Determine risk sources and categories.
Identifying risk sources provides a basis for systematically examining changing situations over time to uncover circumstances that affect the ability of the project to meet its objectives. Risk sources are both internal and external to the project. As the project progresses, additional sources of risk can be identified. Establishing categories for risks provides a mechanism for collecting and organizing risks as well as ensuring appropriate scrutiny and management attention to risks that can have serious consequences on meeting project objectives.
Example Work Products
- Risk source lists (external and internal)
- Risk categories list
1. Determine risk sources.
Risk sources are fundamental drivers that cause risks in a project or organization. There are many sources of risks, both internal and external to a project. Risk sources identify where risks can originate.
- Uncertain requirements
- Unprecedented efforts (i.e., estimates unavailable)
- Infeasible design
- Competing quality attribute requirements that affect solution selection and design
- Unavailable technology
- Unrealistic schedule estimates or allocation
- Inadequate staffing and skills
- Cost or funding issues
- Uncertain or inadequate subcontractor capability
- Uncertain or inadequate supplier capability
- Inadequate communication with actual or potential customers or with their representatives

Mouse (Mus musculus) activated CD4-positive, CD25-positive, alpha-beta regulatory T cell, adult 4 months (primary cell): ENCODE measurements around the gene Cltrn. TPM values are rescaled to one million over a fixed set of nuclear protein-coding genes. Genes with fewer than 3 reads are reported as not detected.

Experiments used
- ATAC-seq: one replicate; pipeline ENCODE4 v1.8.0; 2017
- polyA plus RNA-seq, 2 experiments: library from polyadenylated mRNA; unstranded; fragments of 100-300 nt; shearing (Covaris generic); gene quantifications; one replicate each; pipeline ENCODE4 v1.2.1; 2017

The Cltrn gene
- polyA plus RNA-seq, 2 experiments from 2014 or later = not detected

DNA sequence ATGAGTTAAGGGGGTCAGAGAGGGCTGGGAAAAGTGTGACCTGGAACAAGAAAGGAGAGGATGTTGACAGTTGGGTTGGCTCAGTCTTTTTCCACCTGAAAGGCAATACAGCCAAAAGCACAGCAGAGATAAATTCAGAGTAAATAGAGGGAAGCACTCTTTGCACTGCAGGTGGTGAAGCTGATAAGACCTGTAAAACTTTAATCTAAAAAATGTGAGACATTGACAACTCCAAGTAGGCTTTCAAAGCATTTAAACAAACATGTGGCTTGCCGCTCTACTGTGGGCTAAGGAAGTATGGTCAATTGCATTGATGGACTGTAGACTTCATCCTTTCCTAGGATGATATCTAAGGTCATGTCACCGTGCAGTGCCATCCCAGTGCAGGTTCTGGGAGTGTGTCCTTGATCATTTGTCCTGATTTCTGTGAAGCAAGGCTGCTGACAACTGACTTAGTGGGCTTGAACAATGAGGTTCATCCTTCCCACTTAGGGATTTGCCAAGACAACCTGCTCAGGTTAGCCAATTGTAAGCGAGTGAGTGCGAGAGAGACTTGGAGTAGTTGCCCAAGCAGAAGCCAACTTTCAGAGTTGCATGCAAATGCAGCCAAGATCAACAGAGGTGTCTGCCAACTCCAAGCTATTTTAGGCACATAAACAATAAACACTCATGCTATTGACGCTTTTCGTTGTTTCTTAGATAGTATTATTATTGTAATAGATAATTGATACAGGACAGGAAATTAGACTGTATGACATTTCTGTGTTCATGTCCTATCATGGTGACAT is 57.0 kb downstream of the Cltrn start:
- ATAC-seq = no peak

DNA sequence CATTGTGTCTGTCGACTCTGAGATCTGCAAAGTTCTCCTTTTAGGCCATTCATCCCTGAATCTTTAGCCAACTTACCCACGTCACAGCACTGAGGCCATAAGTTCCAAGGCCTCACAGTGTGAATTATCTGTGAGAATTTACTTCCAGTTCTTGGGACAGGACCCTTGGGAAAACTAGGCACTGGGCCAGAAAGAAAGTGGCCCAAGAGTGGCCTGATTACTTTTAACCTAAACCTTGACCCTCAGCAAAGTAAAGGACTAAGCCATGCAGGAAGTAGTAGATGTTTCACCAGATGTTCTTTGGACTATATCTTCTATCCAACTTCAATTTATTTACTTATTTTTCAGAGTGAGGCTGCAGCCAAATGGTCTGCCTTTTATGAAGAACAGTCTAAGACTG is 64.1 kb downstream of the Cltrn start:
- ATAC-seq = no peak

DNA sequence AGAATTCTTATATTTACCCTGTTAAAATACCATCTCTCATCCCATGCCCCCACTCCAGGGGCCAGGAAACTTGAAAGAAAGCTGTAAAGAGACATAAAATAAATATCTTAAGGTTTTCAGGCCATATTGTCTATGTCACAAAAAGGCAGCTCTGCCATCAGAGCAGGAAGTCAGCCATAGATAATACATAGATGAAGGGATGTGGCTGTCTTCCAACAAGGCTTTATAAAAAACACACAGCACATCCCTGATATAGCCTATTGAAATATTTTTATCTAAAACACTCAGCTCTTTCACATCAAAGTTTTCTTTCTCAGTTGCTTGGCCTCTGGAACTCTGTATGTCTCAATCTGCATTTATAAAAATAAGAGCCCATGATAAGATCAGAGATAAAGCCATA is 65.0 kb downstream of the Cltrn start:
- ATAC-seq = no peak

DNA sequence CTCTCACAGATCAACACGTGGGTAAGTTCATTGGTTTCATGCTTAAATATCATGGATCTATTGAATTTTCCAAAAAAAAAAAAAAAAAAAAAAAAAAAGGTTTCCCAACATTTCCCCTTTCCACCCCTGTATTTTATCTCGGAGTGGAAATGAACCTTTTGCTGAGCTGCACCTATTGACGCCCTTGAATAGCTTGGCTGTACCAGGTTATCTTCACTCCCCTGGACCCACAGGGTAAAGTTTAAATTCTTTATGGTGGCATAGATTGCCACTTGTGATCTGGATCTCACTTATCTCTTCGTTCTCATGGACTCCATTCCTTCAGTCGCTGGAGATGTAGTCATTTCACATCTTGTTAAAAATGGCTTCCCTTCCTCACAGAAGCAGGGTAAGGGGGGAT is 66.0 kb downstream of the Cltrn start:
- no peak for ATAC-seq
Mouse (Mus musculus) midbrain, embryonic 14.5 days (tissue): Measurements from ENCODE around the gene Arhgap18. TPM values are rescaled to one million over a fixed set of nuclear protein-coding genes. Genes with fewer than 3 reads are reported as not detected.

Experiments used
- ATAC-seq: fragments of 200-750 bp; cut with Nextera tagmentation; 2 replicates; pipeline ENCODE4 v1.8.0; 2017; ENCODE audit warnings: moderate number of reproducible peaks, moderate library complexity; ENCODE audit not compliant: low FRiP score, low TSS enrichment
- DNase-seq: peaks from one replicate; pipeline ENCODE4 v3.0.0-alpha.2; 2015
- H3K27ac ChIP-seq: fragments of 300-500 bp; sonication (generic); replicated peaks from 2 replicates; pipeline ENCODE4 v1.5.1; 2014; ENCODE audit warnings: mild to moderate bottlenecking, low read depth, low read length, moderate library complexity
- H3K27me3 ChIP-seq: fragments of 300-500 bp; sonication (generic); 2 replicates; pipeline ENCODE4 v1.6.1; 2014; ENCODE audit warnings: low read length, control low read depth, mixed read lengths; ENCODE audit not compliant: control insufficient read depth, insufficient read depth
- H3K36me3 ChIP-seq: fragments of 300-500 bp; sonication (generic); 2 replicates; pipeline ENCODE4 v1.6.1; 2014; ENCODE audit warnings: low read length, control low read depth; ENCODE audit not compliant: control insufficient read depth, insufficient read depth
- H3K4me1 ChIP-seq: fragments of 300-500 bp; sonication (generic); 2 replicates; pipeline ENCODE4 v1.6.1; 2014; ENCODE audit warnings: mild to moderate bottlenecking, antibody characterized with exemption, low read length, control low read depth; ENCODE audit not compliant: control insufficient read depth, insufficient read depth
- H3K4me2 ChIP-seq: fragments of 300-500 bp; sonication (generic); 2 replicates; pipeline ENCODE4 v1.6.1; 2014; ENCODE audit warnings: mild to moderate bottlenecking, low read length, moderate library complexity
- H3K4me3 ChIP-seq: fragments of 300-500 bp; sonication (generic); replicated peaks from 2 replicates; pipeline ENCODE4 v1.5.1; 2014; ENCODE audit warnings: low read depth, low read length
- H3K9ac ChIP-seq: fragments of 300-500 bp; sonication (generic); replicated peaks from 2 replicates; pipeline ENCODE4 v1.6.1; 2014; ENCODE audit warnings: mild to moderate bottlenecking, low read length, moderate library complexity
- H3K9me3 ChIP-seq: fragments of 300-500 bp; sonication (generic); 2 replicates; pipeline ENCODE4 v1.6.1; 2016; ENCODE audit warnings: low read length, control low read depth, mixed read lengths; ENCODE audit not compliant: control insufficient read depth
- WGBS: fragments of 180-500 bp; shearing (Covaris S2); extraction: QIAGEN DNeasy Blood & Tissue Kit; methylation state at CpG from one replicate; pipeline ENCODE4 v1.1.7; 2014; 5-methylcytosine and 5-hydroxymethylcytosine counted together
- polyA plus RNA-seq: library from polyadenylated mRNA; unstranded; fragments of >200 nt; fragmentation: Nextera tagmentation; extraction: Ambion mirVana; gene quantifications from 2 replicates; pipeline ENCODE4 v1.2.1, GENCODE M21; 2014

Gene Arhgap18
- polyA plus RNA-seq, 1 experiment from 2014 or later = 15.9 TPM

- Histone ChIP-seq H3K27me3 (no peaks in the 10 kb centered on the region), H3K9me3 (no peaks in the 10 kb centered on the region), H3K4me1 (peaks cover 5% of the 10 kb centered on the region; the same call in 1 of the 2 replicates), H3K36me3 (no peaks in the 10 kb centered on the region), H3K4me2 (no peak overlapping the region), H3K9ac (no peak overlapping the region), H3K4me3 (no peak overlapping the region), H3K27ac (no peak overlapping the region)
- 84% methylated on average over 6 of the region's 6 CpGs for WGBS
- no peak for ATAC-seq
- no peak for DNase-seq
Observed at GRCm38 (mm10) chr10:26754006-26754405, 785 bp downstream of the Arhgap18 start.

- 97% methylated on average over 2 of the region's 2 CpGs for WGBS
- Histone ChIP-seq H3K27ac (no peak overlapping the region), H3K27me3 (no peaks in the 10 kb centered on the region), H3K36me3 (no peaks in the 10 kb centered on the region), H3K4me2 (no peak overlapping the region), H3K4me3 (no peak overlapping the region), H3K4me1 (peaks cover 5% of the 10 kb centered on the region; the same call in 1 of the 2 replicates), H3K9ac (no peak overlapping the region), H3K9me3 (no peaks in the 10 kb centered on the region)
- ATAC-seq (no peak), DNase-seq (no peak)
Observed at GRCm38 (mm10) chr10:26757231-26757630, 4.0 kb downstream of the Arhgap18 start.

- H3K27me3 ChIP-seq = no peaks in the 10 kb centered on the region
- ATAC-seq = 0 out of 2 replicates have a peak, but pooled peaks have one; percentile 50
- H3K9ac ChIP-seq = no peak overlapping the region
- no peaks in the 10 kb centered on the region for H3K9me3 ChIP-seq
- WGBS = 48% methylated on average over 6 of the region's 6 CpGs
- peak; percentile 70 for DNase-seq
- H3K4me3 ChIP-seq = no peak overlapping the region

- Disruptions to the continuity of operations
- Regulatory constraints (e.g. security, safety, environment)
Many of these sources of risk are accepted without adequately planning for them. Early identification of both internal and external sources of risk can lead to early identification of risks. Risk mitigation plans can then be implemented early in the project to preclude occurrence of risks or reduce consequences of their occurrence.
2. Determine risk categories.
Risk categories are “bins” used for collecting and organizing risks. Identifying risk categories aids the future consolidation of activities in risk mitigation plans.
- Phases of the project’s lifecycle model (e.g., requirements, design, manufacturing, test and evaluation, delivery, disposal)
- Types of processes used
- Types of products used
- Project management risks (e.g., contract risks, budget risks, schedule risks, resource risks)
- Technical performance risks (e.g., quality attribute related risks, supportability risks)
A risk taxonomy can be used to provide a framework for determining risk sources and categories.